Craft brewers to be allowed at farmers’ markets

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The provincial government announced a change Aug. 3, which will allow craft brewers to sell their products at some farmers’ and artisan markets in Alberta.

“This is yet another way the Government of Alberta is cutting red tape and eliminating unnecessary regulatory burdens on small businesses and consumers. This policy also builds a new connection between local business and their local community while increasing access to locally made liquor products,” said Joe Ceci, president of the Treasury Board and Minister of Finance.

“This creates new business opportunities for entrepreneurs who are truly at the heart of this policy change.”

This is good news for Matt Gaetz, one of the owners of the Dandy Brewing Company. Gaetz is a resident of Airdrie who opened the nano-brewery with three business partners in 2014.

“This has been a huge year for producers and craft brewers – lots of policy changes, lots of new things coming down the pipe,” Gaetz said. “This farmers’ market change is huge for us. It makes sense. The meateries in the province have been doing it for a long time.

“We are very craft in our product, through every sense of the word. Every bottle, every recipe is handcrafted by us and…why not showcase at a farmers’ market?”

Dandy operates a tasting house at its brewery in Calgary and sells its beers locally in stores such as the Sierra Springs Liquor Store on Main Street and Thumbprint Craft Beer Market on Mackenzie Way.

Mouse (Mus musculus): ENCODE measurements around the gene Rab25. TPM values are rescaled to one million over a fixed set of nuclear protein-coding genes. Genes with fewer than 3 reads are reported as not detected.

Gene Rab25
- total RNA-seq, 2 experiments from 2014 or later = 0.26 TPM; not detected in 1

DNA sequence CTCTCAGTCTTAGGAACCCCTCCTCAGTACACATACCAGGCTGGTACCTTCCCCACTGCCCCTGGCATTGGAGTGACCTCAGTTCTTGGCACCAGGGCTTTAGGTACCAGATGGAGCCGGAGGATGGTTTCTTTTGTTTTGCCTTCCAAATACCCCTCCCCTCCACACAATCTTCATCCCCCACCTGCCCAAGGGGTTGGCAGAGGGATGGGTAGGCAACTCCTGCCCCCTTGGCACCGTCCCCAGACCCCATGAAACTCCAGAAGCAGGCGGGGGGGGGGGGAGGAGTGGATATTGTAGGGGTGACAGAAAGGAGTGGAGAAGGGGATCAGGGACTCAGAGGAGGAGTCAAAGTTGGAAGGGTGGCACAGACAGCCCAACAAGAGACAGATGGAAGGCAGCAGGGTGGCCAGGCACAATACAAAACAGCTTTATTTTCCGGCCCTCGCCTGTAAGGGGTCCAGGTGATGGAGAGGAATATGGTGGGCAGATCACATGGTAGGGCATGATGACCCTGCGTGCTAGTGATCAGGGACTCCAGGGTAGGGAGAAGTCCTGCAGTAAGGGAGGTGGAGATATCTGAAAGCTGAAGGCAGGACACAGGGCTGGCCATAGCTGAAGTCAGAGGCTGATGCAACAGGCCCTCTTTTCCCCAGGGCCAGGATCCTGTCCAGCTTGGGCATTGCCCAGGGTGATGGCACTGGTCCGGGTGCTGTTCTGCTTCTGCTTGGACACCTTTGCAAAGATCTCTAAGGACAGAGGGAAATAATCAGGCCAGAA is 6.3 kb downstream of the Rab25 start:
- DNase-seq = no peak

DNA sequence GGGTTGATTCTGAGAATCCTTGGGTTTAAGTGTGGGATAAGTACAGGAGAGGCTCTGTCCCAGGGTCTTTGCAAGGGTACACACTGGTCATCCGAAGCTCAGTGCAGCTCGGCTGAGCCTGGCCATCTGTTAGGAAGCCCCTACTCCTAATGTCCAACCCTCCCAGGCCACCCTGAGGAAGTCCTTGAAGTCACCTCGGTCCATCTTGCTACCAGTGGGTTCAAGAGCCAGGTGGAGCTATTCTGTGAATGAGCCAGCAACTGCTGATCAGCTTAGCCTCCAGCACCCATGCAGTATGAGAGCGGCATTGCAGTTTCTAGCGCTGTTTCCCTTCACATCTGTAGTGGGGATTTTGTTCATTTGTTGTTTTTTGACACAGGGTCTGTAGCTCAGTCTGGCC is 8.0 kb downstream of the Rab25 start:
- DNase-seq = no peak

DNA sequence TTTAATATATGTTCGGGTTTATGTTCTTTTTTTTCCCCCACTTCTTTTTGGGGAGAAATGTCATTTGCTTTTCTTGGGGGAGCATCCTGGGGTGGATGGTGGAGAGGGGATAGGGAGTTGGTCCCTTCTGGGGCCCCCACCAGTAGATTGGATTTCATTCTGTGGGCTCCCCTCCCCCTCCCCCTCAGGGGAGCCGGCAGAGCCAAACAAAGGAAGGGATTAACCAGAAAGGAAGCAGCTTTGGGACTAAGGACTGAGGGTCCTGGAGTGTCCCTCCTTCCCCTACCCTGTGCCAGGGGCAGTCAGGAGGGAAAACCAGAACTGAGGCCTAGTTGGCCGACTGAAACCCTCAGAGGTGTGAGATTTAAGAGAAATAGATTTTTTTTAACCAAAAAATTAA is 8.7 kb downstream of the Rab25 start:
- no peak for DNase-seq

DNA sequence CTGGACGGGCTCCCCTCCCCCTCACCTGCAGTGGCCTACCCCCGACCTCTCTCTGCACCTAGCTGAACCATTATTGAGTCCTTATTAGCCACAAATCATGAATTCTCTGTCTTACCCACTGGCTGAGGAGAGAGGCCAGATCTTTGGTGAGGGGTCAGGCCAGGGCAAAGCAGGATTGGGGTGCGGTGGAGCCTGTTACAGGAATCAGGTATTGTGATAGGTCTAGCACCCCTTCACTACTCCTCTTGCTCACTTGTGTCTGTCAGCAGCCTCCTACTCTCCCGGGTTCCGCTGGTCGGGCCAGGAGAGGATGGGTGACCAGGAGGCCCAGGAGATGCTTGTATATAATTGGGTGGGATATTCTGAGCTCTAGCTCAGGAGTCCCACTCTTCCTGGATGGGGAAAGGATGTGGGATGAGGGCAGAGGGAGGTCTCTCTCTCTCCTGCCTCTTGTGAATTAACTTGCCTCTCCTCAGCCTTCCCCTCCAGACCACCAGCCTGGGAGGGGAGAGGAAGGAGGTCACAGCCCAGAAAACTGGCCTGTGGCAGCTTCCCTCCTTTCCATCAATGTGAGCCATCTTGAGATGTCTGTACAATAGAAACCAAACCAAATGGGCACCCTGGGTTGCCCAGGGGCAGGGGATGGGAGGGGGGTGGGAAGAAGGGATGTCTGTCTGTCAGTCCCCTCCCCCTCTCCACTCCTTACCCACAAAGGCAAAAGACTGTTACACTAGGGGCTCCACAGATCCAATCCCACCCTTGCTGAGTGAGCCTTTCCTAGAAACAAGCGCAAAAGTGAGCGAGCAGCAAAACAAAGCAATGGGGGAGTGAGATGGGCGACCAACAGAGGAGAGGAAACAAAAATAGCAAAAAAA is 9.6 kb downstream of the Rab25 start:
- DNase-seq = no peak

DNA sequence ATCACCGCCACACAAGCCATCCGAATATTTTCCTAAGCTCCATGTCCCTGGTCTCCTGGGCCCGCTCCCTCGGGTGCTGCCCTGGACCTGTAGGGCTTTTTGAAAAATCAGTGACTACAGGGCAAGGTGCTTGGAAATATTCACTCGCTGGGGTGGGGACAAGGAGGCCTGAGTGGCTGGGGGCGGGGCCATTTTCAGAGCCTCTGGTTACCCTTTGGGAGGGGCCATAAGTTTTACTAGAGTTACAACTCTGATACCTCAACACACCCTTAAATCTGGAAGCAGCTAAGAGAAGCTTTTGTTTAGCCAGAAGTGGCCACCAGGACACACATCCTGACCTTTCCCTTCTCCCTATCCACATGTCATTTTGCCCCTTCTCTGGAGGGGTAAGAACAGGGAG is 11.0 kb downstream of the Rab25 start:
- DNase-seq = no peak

While the policy change comes a bit late in the year for this market season, Gaetz said it’s something the partners will be pursuing over the winter to ensure they are ready to go when the markets re-open in the spring.

“We’ve only got four or five weeks – if that – left in the season, so we’re going to reach out to a few of (the markets) because we are interested in being there,” he said. “This change allows us to hit the ground running with this next year.”

The amended policy comes into effect Aug. 15. According to Alain Maisonneuve, acting president and CEO of the Alberta Gaming and Liquor Commission (AGLC), this is a “win-win for Alberta’s businesses and consumers and a positive development for the broader community as we all get a chance to discover and support more locally made products.”

Along with the change to allow craft brewers to sell at farmers’ and artisan markets, a new taproom licence has been created, which will allow craft brewers the opportunity to have events and entertainment at their locations.

“The concept of having entertainment in the taproom is great – we weren’t able to do that previously,” Gaetz said. “By entertainment, we mean maybe having someone playing an acoustic guitar in the corner while people talk and have flights of Dandy. It opens that door to have an event. An event night brings people in.”

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